Auburn responds to the tragedy at First Baptist Church in Sutherland Springs, Texas
In response to yesterday’s horrific tragedy in Sutherland Springs, Auburn Seminary, alongside several of our Senior Fellows, issued the following statements about the devastating tragedy at First Baptist…
From the Rev. Dr. Katharine R. Henderson, president of Auburn Seminary
I can imagine that some people may be asking where was God in the First Baptist Church in Sutherland Springs as a gunman took the lives of 27 people and wounded many others. God was present then and is present now — our refuge and strength, a very present help in times of trouble. God does not promise to make everything alright and relieve us of human suffering. But the freedom we are given as human beings comes with the responsibility to order our lives, both personally and as a society, to allow for the flourishing of other human beings and the planet itself. We are failing in this responsibility as long as the freedom to own guns supersedes the protection we afford our fellow citizens from their misuse. God is present right now: calling us to rise up and do our work to ensure that this never happens again.
From the Rev. John Vaughn, executive vice president of Auburn:
What is it going to take for us as a nation to take gun violence more seriously? We now have had children getting killed in their elementary school along with parishioners in South Carolina and Texas killed in their houses of worship. We have the ability to provide more stringent access to guns so as to minimize the chances that they will end up in the hands of people whose mental capacity to have one is questionable. We have the technology to make guns that can be used safely and responsibly, such as handprint recognition. As people of faith, we must affirm the need for more checks and balances concerning gun ownership. For leaders or faith and moral courage, let us call together the gun owners in our congregations to listen and create faith-rooted responses and recommendations.
From the Rev. Paul Brandeis Raushenbush, senior vice president of Auburn:
I’m not against people sending thoughts and prayers for the people who were killed in Texas or in another case of tragedy. Thinking and praying are integral to what it means to be a religious or spiritual person. But if say you are going to think and pray, then really think and pray.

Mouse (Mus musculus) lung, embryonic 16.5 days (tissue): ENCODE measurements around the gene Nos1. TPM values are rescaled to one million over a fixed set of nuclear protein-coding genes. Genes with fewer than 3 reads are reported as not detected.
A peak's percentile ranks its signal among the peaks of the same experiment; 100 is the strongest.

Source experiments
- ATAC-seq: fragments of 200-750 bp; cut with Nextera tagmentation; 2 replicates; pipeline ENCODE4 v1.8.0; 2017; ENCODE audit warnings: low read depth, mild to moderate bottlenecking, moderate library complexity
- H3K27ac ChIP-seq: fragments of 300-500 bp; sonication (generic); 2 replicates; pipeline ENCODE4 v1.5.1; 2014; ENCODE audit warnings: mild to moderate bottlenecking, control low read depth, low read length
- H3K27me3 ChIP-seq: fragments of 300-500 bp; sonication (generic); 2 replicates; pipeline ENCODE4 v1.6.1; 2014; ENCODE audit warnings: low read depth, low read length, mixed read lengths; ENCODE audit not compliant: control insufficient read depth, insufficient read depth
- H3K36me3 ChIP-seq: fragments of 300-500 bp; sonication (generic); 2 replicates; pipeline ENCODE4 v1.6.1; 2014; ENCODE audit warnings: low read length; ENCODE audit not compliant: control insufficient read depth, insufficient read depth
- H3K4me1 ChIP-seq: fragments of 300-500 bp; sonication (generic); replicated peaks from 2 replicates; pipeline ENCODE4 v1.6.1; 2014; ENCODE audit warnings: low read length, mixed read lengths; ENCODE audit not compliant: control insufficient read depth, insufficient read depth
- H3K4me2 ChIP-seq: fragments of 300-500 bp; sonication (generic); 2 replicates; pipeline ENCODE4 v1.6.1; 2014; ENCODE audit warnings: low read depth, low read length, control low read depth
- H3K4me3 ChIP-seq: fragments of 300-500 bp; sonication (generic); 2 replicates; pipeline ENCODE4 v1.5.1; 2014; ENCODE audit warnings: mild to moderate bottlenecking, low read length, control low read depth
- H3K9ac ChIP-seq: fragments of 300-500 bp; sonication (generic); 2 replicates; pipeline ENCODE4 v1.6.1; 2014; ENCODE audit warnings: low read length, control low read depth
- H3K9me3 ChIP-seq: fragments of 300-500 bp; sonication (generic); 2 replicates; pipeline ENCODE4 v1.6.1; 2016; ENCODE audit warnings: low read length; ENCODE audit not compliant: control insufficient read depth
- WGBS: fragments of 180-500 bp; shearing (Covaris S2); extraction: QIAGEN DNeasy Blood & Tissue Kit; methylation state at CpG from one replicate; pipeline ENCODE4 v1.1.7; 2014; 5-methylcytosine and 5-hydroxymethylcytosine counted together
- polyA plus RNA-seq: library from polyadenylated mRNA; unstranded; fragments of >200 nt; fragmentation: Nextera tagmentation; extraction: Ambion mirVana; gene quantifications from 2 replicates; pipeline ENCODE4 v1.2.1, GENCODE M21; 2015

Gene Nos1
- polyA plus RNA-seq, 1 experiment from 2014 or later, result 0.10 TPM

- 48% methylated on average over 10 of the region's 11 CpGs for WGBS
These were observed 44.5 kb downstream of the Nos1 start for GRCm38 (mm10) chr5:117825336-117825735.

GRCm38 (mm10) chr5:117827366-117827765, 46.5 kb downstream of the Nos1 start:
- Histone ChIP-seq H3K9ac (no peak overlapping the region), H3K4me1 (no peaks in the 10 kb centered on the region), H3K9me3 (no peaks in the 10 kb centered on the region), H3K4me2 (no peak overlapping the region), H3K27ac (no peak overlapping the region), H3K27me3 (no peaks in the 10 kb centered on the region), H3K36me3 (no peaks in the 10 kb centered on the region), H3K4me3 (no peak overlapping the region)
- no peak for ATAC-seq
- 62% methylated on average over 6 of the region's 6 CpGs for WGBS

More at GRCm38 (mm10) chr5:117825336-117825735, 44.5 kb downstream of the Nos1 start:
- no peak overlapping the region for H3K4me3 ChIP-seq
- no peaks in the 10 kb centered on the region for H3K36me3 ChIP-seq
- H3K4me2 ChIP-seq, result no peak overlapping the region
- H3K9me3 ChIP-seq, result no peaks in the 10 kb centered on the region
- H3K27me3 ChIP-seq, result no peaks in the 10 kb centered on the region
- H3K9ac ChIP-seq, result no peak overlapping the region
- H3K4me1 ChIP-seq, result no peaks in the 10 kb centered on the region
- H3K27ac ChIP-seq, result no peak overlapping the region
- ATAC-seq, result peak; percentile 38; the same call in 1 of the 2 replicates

Think about the people who lost their lives – think about their laughter that is silenced, think about their smiles that will no longer light up a room, think about their hands that will no longer reach out, and their arms that will no longer hold and their hearts that will no longer love. Think about the families and communities that have been devastated. Then think about why the horrific gun violence is so prevalent in America and why it appears to be increasing.
Pray for the victims that they might rest in peace and power. Pray for their families who are suffering; pray that their hearts might someday heal, even as the deep scars will never disappear. Pray for the shooter because we must. And as important as any of it, pray for courage to confront those who make money off the very guns that spill the blood of our neighbors. Whose misguided, blind adherence to a principle are killing people. Pray for repentance of an America addicted to guns. Pray for peace.
From Valarie Kaur, Auburn Senior Fellow, civil rights lawyer, activist, and filmmaker:
As a Sikh American, I am still reckoning with the trauma and grief from the massacre in our house of worship five years ago in Oak Creek, Wisconsin. Our heart breaks for Texas: We know that blood in a sacred space is a rupture that requires years of healing. We also know that this mass shooting, like ours, was preventable. We vow to be there for them long after the cameras leave — to change the cultures that radicalize these shooters, and the policies that sanction them. First we mourn, then we organize.
From Rev. Jacqui Lewis, Rabbi Sharon Brous, and Valarie Kaur via Huffington Post’s “We Need to Talk: The Link Between Sexual Violence and Gun Violence”:
We are long overdue for a national conversation about the prevalence of sexual and domestic abusers among mass shooters. While we desperately seek predictors of violent behavior — race? Religion? Ideology? — one reliable factor that links many mass shooters is violent or predatory behavior toward the women in their homes or workplaces. More than half the mass shootings in the United States were committed by men who also gunned down a wife, girlfriend or family member.